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    ABSTRACT: Sound and head movements are perceived through sensory hair cells in the inner ear. Mounting evidence indicates that this process is initiated by the opening of mechanically sensitive calcium-permeable channels, also referred to as the mechanoelectrical transducer (MET) channels, reported to be around the tips of all but the tallest stereocilia. However, the identity of MET channel remains elusive. Literature suggests that the MET channel is a non-selective cation channel with a high Ca(2+) permeability and ∼100 picosiemens conductance. These characteristics make members of the transient receptor potential (TRP) superfamily likely candidates for this role. One of these candidates is the transient receptor potential melastatin 1 protein (TRPM1), which is expressed in various cells types within the cochlea of the mouse including the hair cells. Recent studies demonstrate that mutations in the TRPM1 gene underlie the inherited retinal disease complete congenital stationary night blindness in humans and depolarizing bipolar cell dysfunction in the mouse retina, but auditory function was not assessed. Here we investigate the role of Trpm1 in hearing and as a possible hair cell MET channel using mice homozygous for the null allele of Trpm1 (Trpm1(-/-) ) or a missense mutation in the pore domain of TRPM1 (Trpm1(tvrm27/tvrm27) ). Hearing thresholds were evaluated in adult (4-5 months old) mice with auditory-evoked brain stem responses. Our data shows no statistically significant difference in hearing thresholds in Trpm1(-/-) or Trpm1(tvrm27/tvrm27) mutants compared to littermate controls. Further, none of the mutant mice showed any sign of balance disorder, such as head bobbing or circling. These data suggest that TRPM1 is not essential for development of hearing or balance and it is unlikely that TRPM1 is a component of the hair cell MET channel.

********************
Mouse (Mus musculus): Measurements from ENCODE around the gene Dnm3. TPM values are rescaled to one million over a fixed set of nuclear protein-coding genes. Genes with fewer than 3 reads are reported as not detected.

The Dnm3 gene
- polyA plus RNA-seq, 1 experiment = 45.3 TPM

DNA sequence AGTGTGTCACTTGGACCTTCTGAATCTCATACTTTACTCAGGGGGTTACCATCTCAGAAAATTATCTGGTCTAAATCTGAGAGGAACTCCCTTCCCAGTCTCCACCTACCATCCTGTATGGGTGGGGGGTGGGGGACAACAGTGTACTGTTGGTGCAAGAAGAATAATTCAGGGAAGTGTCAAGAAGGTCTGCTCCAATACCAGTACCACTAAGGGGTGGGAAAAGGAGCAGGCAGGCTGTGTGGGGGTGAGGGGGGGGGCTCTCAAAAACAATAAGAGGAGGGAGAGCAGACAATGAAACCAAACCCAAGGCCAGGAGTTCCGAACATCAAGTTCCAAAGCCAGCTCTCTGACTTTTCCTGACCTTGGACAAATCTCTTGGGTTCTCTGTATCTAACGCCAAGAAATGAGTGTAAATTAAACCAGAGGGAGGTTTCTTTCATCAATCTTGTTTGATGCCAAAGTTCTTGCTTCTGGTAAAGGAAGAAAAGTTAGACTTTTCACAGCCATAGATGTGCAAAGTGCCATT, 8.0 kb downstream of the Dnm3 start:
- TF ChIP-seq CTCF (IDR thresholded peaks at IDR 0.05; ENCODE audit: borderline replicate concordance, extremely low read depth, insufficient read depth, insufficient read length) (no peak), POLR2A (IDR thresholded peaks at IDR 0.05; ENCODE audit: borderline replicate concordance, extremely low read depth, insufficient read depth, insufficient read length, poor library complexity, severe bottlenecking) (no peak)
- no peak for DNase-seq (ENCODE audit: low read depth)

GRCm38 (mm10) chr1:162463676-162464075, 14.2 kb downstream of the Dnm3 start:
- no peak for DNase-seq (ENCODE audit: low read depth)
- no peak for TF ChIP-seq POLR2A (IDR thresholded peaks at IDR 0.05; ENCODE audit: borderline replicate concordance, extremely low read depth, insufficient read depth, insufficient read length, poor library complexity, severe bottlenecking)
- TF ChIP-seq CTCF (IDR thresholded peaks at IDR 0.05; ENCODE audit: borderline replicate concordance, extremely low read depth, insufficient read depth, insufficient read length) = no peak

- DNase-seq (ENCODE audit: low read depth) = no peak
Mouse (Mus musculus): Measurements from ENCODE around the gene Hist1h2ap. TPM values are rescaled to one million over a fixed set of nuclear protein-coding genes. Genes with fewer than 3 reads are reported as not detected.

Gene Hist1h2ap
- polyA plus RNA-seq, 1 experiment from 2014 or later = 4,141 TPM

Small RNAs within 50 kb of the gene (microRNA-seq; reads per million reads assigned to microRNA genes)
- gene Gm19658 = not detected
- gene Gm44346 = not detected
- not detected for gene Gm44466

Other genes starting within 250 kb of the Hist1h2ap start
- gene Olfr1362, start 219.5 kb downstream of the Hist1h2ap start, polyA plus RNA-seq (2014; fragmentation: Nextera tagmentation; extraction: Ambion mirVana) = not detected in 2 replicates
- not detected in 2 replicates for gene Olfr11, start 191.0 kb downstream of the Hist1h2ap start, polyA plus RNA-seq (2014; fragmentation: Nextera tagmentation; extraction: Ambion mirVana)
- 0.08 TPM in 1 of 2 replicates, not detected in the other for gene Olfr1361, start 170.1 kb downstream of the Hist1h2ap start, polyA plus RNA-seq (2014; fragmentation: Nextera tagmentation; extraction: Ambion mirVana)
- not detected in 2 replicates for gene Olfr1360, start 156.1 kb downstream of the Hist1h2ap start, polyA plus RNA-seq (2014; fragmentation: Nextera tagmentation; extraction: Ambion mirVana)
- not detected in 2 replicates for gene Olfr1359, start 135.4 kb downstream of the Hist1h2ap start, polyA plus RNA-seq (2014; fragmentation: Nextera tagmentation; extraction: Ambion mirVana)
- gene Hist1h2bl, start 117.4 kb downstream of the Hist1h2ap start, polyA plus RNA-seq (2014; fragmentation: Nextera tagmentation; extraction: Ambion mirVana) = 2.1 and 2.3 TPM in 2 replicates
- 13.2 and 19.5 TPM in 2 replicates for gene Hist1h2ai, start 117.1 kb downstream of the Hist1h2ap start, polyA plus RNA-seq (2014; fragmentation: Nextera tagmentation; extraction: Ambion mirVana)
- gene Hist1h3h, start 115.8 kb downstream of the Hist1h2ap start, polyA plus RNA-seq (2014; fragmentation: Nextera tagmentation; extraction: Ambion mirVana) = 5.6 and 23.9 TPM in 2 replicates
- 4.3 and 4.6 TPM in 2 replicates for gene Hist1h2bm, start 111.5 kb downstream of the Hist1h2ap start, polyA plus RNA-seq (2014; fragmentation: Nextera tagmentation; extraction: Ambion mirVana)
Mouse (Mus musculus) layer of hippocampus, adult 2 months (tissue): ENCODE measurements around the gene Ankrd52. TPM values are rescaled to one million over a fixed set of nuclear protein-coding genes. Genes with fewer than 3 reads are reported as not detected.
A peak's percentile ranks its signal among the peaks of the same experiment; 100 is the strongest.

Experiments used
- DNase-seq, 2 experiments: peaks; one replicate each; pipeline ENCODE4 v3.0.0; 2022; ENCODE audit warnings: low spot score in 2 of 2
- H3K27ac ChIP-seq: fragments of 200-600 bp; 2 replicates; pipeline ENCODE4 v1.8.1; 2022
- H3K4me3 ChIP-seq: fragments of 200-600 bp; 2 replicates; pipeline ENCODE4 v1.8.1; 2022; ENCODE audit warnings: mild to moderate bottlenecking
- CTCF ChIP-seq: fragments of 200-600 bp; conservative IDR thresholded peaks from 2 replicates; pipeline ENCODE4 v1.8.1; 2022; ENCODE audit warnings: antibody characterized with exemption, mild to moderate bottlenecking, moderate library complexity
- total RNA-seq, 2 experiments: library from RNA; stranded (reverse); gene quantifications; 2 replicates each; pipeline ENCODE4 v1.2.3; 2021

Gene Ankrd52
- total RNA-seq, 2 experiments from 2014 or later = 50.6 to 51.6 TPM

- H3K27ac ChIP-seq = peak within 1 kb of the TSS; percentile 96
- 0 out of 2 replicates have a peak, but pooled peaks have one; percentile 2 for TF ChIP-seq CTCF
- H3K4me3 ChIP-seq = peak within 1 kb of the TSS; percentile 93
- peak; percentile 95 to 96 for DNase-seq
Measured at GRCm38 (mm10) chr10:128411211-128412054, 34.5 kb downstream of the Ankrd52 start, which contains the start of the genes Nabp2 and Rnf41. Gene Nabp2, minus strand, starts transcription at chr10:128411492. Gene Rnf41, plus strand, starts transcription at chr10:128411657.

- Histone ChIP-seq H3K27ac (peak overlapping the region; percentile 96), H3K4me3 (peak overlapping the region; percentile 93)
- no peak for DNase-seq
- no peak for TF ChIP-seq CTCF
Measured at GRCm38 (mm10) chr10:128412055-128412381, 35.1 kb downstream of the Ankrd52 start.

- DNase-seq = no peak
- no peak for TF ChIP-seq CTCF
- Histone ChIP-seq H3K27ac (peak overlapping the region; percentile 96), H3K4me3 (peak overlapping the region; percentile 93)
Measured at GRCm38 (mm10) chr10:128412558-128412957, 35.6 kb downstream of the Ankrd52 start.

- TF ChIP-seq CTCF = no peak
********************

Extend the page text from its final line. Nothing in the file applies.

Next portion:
PLoS ONE 10/2013; 8(10):e77213. DOI:10.1371/journal.pone.0077213 · 3.23 Impact Factor
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    ABSTRACT: A unique coupling between HCN1 and stereociliary tip-link protein protocadherin 15 has been described for a teleost vestibular hair-cell model and mammalian organ of Corti (OC) (Ramakrishnan et al. (2009) J. Biol. Chem. 284, 3227-3238). We now show that Ca2+- dependent interaction of organ of Corti HCN1 and protocadherin 15 CD3 is mediated by N-terminus sequence specific to HCN1, not replicated by analogous specific peptides for HCN2 or HCN4 nor by N-terminus sequence conserved across HCN isoforms utilized in channel formation. Further, the HCN1-specific peptide binds both PIP3 and PIP2 but not PIP. Singly-isolated cochlear inner and outer hair cells express HCN1 transcript, and HCN1 and HCN2 protein is immunolocalized to hair-cell stereocilia by both z-stack confocal and pre-embedding EM immunogold microscopy, with stereociliary tip-link and subcuticular plate sites. Quantitative PCR indicates HCN1: HCN2:HCN3:HCN4 = 9:9:1:89 in OC of wildtype mouse, with HCN4 protein primarily attributable to inner sulcus cells. A mutant form of HCN1 mRNA and protein is expressed in OC of an HCN1 mutant, corresponding to full-length sequence with the in-frame deletion of pore-S6 domains, predicted by construct. The mutant transcript of HCN1 is ~ 9-fold elevated relative to wildtype levels, possibly representing molecular compensation, with unsubstantial changes in HCN2, HCN3 and HCN4. Immunoprecipitation protocols indicate alternate interactions of full-length proteins: HCN1 can interact with protocadherin 15 CD3 and F-actin-binding filamin A forming a complex which does not include HCN2; or HCN1 can interact with HCN2 forming a complex without protocadherin 15 CD3 but including F-actin-binding fascin-2.
    Journal of Biological Chemistry 09/2012; 287(45). DOI:10.1074/jbc.M112.375832 · 4.57 Impact Factor